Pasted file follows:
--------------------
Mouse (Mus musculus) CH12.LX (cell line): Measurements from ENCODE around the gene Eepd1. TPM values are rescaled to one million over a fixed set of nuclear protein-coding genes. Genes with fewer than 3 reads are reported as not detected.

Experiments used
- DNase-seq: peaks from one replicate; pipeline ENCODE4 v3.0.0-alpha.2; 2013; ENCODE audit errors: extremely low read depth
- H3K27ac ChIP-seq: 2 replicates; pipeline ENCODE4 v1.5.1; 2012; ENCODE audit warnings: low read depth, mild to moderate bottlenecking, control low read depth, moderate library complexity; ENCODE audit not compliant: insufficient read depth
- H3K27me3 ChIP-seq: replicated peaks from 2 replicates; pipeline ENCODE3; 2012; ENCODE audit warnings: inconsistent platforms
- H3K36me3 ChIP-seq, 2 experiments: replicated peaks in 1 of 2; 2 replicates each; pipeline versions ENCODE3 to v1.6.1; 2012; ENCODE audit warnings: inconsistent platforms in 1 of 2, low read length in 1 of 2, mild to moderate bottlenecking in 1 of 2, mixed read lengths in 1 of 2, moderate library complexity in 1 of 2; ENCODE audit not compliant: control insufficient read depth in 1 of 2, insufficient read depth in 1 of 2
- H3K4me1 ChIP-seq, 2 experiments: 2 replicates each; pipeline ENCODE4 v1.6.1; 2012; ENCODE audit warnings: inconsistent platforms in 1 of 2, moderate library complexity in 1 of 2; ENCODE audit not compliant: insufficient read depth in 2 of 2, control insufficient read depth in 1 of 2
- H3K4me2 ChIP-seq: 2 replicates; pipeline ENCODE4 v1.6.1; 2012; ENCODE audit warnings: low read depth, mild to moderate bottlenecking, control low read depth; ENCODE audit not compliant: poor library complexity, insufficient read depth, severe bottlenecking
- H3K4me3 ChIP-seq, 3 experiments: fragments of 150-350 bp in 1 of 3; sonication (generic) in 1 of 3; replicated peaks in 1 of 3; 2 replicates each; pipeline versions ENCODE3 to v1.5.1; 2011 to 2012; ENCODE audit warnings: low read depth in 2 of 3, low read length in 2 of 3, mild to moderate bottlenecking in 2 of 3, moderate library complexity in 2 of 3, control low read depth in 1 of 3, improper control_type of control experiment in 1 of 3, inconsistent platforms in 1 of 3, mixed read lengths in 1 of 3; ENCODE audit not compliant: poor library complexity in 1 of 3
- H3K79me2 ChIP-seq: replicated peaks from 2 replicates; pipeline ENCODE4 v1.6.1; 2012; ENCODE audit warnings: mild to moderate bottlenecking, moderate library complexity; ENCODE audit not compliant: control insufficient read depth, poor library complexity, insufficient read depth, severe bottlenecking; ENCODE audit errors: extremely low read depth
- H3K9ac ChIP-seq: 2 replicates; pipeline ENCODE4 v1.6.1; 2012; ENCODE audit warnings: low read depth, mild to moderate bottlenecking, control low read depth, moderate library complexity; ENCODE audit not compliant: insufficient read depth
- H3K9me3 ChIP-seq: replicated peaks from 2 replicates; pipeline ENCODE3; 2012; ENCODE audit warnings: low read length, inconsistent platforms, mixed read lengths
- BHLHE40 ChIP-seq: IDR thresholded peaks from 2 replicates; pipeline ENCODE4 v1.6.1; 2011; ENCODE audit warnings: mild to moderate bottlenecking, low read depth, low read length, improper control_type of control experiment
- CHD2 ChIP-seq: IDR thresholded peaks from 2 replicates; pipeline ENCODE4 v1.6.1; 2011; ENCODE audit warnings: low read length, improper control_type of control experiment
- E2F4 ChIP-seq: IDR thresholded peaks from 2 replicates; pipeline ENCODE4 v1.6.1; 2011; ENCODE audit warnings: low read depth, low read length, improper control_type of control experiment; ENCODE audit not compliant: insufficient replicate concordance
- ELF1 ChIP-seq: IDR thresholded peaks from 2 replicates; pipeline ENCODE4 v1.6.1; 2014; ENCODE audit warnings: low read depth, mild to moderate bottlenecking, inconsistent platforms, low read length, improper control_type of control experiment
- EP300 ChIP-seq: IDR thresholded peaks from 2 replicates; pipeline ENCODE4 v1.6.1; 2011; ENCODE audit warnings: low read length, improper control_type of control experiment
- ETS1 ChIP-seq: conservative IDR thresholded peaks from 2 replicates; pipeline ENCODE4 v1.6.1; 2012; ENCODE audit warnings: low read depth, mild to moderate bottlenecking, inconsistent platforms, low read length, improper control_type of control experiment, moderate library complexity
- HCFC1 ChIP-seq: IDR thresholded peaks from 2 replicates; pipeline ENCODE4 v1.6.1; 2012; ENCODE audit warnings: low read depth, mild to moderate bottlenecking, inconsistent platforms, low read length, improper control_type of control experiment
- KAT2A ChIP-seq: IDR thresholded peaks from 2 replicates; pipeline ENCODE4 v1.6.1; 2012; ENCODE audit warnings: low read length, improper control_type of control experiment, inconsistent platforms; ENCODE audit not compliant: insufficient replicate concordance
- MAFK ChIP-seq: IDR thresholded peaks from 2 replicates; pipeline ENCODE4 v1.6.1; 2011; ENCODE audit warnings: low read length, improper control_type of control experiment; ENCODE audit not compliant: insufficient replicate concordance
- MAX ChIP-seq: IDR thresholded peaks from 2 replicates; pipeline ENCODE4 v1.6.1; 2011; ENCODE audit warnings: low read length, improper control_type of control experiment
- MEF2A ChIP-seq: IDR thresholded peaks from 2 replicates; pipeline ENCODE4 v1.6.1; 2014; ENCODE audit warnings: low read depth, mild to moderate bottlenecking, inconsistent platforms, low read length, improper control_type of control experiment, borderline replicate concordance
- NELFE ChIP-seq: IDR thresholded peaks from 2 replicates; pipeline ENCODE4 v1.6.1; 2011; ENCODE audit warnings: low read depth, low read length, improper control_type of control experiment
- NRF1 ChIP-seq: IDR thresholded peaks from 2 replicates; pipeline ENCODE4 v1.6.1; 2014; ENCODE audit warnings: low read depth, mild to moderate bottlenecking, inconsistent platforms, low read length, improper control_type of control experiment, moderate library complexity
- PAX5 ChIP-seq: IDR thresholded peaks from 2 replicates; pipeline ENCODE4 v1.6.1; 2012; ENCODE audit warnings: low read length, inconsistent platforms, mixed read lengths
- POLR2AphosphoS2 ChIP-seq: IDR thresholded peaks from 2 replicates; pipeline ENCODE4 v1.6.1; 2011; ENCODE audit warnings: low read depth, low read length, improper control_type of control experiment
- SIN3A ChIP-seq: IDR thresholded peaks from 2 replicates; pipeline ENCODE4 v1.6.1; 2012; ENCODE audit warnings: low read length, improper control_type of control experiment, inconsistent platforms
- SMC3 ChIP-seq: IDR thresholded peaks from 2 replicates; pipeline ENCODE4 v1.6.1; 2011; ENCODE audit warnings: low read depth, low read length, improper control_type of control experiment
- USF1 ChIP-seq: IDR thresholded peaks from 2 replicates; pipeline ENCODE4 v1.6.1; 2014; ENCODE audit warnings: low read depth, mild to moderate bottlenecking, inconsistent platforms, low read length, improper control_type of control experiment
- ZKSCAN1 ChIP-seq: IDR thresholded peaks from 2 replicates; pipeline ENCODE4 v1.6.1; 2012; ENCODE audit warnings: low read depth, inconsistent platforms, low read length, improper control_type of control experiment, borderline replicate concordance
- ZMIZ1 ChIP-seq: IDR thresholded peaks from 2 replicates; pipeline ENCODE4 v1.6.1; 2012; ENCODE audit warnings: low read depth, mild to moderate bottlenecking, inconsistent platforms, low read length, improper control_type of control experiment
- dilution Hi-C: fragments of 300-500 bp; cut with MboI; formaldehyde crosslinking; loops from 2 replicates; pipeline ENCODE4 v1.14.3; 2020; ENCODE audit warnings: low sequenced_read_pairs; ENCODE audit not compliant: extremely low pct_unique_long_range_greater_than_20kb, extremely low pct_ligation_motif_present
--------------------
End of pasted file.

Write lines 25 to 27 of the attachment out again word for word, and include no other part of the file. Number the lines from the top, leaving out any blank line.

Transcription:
- NRF1 ChIP-seq: IDR thresholded peaks from 2 replicates; pipeline ENCODE4 v1.6.1; 2014; ENCODE audit warnings: low read depth, mild to moderate bottlenecking, inconsistent platforms, low read length, improper control_type of control experiment, moderate library complexity
- PAX5 ChIP-seq: IDR thresholded peaks from 2 replicates; pipeline ENCODE4 v1.6.1; 2012; ENCODE audit warnings: low read length, inconsistent platforms, mixed read lengths
- POLR2AphosphoS2 ChIP-seq: IDR thresholded peaks from 2 replicates; pipeline ENCODE4 v1.6.1; 2011; ENCODE audit warnings: low read depth, low read length, improper control_type of control experiment